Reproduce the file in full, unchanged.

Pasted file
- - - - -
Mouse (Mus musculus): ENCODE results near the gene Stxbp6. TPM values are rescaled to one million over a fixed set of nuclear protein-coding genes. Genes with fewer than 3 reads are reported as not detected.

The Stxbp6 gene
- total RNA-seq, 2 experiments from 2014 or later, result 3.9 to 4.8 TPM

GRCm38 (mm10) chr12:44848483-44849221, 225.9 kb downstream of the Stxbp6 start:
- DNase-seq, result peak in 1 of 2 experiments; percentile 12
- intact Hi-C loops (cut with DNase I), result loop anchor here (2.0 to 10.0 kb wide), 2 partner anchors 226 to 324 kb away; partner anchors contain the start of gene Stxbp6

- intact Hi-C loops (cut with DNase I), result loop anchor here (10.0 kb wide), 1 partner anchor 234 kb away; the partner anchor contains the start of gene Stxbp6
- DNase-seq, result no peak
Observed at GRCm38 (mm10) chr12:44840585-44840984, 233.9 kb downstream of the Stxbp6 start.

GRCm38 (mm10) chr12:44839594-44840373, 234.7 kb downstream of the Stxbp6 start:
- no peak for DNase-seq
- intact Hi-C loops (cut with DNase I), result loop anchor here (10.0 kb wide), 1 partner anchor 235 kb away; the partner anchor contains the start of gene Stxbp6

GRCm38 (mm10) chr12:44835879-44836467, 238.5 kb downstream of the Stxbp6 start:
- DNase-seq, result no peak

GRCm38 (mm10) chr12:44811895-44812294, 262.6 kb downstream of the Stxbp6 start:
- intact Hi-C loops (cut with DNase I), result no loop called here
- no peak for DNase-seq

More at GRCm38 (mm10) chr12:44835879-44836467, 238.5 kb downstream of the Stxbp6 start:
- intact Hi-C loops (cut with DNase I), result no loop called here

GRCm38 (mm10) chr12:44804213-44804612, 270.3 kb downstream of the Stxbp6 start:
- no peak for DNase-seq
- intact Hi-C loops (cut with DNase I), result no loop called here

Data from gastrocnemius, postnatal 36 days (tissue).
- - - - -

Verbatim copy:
Mouse (Mus musculus): ENCODE results near the gene Stxbp6. TPM values are rescaled to one million over a fixed set of nuclear protein-coding genes. Genes with fewer than 3 reads are reported as not detected.

The Stxbp6 gene
- total RNA-seq, 2 experiments from 2014 or later, result 3.9 to 4.8 TPM

GRCm38 (mm10) chr12:44848483-44849221, 225.9 kb downstream of the Stxbp6 start:
- DNase-seq, result peak in 1 of 2 experiments; percentile 12
- intact Hi-C loops (cut with DNase I), result loop anchor here (2.0 to 10.0 kb wide), 2 partner anchors 226 to 324 kb away; partner anchors contain the start of gene Stxbp6

- intact Hi-C loops (cut with DNase I), result loop anchor here (10.0 kb wide), 1 partner anchor 234 kb away; the partner anchor contains the start of gene Stxbp6
- DNase-seq, result no peak
Observed at GRCm38 (mm10) chr12:44840585-44840984, 233.9 kb downstream of the Stxbp6 start.

GRCm38 (mm10) chr12:44839594-44840373, 234.7 kb downstream of the Stxbp6 start:
- no peak for DNase-seq
- intact Hi-C loops (cut with DNase I), result loop anchor here (10.0 kb wide), 1 partner anchor 235 kb away; the partner anchor contains the start of gene Stxbp6

GRCm38 (mm10) chr12:44835879-44836467, 238.5 kb downstream of the Stxbp6 start:
- DNase-seq, result no peak

GRCm38 (mm10) chr12:44811895-44812294, 262.6 kb downstream of the Stxbp6 start:
- intact Hi-C loops (cut with DNase I), result no loop called here
- no peak for DNase-seq

More at GRCm38 (mm10) chr12:44835879-44836467, 238.5 kb downstream of the Stxbp6 start:
- intact Hi-C loops (cut with DNase I), result no loop called here

GRCm38 (mm10) chr12:44804213-44804612, 270.3 kb downstream of the Stxbp6 start:
- no peak for DNase-seq
- intact Hi-C loops (cut with DNase I), result no loop called here

Data from gastrocnemius, postnatal 36 days (tissue).